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Dos and Don’ts for New Proofreaders

You’ve brushed up on your grammar, read the dictionary cover to cover, and you want to become a proofreader. Good start! But while good grammar and spelling is essential, sometimes it’s small mistakes that trip up new proofreaders. To help you avoid common mistakes, we’ve compiled our top five dos and don’ts for new proofreaders:

  1. Make sure you set up the proofing dialect correctly before you start working on a document.
  2. Read through the document multiple times to make sure you don’t miss anything.
  3. Only apply formatting to the document if the brief requires it (and if you’re being paid for it!).
  4. Write comments in clear, complete sentences to ensure professionalism.
  5. Check your edits for introduced errors before returning any document.

We’ll expand on each of these dos and don’ts for new proofreaders below.

1. Don’t Forget to Set the Proofing Dialect

Before you start proofreading, make sure the proofing language is correct for the dialect of the document. New proofreaders often forget this step, causing them to make unnecessary corrections or miss mistakes completely due to the software using the wrong dialect. 

If a client specifies using US English and you’re working in Microsoft Word, for example, you would want to check that the proofing language was set to “English (United States)” before you started working on it. For how to set the proofing language in Word, see this guide.

2. Do Read Through Documents More Than Once

When proofreading, it’s essential that you don’t miss any errors. As such, you should read the whole document carefully at least twice. This should be standard when working on shorter documents, thus ensuring the version you return is 100% error free.

With longer documents, such as a book manuscript, finding time for multiple passes may be difficult depending on the deadline you have been given. But you should at least skim read through to get a sense of the writing style, structure, etc., before proofreading it in full.

In addition, if your client asks you to proofread any revisions after a first pass, you can use this as a further chance to check for consistency and correctness throughout.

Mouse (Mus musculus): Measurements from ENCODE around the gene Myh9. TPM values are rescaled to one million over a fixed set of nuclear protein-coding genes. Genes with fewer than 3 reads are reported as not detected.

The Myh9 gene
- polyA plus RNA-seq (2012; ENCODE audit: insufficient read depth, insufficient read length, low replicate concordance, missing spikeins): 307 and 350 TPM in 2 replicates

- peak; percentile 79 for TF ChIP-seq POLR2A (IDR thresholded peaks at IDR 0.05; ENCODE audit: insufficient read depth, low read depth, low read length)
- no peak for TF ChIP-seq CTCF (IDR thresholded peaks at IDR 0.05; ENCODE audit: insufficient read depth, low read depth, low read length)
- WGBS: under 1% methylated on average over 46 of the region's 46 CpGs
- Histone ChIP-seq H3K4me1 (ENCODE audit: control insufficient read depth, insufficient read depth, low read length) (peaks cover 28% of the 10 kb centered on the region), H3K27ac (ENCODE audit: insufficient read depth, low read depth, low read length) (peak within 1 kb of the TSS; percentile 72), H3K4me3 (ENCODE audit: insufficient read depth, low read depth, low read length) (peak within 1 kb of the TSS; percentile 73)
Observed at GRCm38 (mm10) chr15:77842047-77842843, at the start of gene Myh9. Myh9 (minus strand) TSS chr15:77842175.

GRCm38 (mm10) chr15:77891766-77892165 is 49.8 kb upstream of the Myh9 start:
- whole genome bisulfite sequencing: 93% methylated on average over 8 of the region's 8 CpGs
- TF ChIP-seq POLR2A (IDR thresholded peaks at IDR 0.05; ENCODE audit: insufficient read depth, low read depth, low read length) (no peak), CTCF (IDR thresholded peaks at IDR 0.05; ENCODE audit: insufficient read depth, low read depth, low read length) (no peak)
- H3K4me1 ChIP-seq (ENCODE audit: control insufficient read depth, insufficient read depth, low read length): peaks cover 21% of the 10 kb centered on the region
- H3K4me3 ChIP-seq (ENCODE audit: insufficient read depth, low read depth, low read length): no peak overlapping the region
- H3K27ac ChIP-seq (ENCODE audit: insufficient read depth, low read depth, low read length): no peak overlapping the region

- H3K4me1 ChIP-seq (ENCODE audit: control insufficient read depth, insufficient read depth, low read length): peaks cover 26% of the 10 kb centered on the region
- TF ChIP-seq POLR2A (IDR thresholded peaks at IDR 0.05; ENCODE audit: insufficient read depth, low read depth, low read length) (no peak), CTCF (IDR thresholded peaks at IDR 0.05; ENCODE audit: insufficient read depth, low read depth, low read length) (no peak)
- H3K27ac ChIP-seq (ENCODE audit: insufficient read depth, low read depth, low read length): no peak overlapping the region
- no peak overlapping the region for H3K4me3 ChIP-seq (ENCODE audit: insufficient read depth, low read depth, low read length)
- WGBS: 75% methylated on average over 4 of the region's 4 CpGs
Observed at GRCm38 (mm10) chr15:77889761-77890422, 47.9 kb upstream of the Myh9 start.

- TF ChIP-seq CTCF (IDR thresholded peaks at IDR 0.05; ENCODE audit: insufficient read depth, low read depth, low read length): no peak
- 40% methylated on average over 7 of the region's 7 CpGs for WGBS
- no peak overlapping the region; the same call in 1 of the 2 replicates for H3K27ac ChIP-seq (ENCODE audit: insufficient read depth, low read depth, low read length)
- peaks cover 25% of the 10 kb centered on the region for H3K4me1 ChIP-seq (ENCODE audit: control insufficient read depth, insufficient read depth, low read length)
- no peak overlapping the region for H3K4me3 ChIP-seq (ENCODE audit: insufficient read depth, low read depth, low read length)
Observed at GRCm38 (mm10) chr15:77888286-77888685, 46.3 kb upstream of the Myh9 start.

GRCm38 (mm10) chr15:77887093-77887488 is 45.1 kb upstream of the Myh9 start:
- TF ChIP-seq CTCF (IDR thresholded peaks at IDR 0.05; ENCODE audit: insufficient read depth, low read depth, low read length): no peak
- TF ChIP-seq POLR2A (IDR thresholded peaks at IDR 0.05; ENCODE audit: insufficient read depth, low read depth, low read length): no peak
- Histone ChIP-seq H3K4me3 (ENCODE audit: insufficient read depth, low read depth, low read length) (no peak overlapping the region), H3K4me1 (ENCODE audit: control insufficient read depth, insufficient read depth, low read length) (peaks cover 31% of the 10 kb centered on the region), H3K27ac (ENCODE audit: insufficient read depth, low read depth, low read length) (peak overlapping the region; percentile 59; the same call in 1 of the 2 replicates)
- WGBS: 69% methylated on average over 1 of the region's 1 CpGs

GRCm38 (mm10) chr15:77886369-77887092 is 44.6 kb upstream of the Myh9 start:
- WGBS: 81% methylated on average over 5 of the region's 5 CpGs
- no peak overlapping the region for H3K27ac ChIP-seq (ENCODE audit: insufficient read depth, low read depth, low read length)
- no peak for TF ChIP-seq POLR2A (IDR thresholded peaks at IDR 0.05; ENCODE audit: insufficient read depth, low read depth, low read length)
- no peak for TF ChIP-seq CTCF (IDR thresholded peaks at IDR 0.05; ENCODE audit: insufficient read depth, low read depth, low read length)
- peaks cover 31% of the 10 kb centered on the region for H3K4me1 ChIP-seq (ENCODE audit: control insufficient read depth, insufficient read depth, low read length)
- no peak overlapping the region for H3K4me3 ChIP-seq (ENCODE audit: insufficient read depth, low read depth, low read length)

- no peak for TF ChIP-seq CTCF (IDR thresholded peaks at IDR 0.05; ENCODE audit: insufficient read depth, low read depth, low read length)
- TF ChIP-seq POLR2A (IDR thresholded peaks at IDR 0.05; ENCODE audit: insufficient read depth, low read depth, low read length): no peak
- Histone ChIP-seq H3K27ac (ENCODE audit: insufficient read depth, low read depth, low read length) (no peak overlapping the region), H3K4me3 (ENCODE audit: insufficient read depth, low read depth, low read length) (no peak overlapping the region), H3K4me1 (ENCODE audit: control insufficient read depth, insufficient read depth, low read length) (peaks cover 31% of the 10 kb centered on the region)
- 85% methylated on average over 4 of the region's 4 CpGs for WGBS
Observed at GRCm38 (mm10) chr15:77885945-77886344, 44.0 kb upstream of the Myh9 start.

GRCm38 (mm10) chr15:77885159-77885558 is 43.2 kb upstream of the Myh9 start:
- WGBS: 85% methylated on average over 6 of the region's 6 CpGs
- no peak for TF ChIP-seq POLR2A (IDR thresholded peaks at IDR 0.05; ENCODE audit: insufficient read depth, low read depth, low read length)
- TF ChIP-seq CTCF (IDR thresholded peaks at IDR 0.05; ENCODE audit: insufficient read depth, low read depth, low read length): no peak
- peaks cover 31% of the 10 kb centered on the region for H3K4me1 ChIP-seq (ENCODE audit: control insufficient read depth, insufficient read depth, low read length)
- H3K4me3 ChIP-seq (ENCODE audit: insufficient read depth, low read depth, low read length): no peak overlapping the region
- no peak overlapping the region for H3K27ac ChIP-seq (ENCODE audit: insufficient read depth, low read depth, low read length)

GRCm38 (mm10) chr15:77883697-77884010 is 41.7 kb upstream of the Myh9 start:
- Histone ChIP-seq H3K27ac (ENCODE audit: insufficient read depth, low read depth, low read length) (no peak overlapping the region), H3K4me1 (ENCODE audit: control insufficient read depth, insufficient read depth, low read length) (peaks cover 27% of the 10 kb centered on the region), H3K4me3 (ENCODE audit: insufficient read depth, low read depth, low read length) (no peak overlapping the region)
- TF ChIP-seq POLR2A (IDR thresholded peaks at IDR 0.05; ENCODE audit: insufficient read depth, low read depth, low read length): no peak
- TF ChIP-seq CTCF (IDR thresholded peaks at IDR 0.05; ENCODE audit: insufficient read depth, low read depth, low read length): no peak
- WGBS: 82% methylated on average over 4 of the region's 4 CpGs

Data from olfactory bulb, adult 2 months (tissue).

3. Don’t Apply Major Formatting Unless Specified

Minor corrections to formatting, such as applying italics to a non-English word in line with style guide requirements, are a common part of proofreading. And if you spot a minor formatting error or inconsistency in a document at a text level, you should correct or comment on it.

However, significant formatting at a document level, such as changing page layouts, updating fonts and heading styles across multiple pages, or adding lists of contents or figures, is generally considered a separate service to proofreading.

As such, you shouldn’t apply formatting to a document unless:

  1. Your client has requested formatting when requesting services.
  2. You are happy to provide such a service and the fee paid reflects the extra work.

If a client does not request such a service but you think their document would benefit from significant formatting (e.g., changing paragraph and line spacing, adding section breaks, or changing page numbering), you can leave a comment for your client suggesting it. You could even give them a quote for your formatting services if you’d like to upsell!

4. Do Leave Clear, Correct Comments

When writing comments for your client, make sure they are clear and completely error free.

Clarity in feedback is vital because clients will need to check your revisions, or possibly even make further changes based on your comments, so they need to understand what you are saying. This means using a level of language appropriate to the client, which you should be able to gauge based on your communications and the writing in the document itself.

Perhaps most important is avoiding unnecessary technical jargon: e.g., while not everyone will know what a “sentence fragment” is, most people will understand “This sentence is incomplete,” after which you can prompt the client to address the issue as appropriate.

In addition, as a proofreader, you should always check your comments and other communications with clients for correct grammar, spelling, and punctuation. Not doing so will undermine your authority as a language expert, not to mention your overall professionalism.

5. Do Check Your Edits

Before you return a proofread document to a client, it’s important to review the edits for:

  1. Errors you missed during the first pass of the document.
  2. Mistakes or inconsistencies you’ve introduced while correcting errors elsewhere.

Time allowing, it’s also a good idea to take a break between finishing your first pass on a document and reviewing the changes. But if your deadline doesn’t allow for this, you can try a few other tricks for maintaining critical distance while reviewing your edits.

Becoming A Proofreader

We hope you’ve found these dos and don’ts for new proofreaders helpful. If we’ve piqued your interest in becoming a freelance proofreader, you might want to try our Becoming A Proofreader course! In it, we cover everything you need to know to become a freelance proofreader, even if you’re a complete beginner. Sign up for a free trial today.

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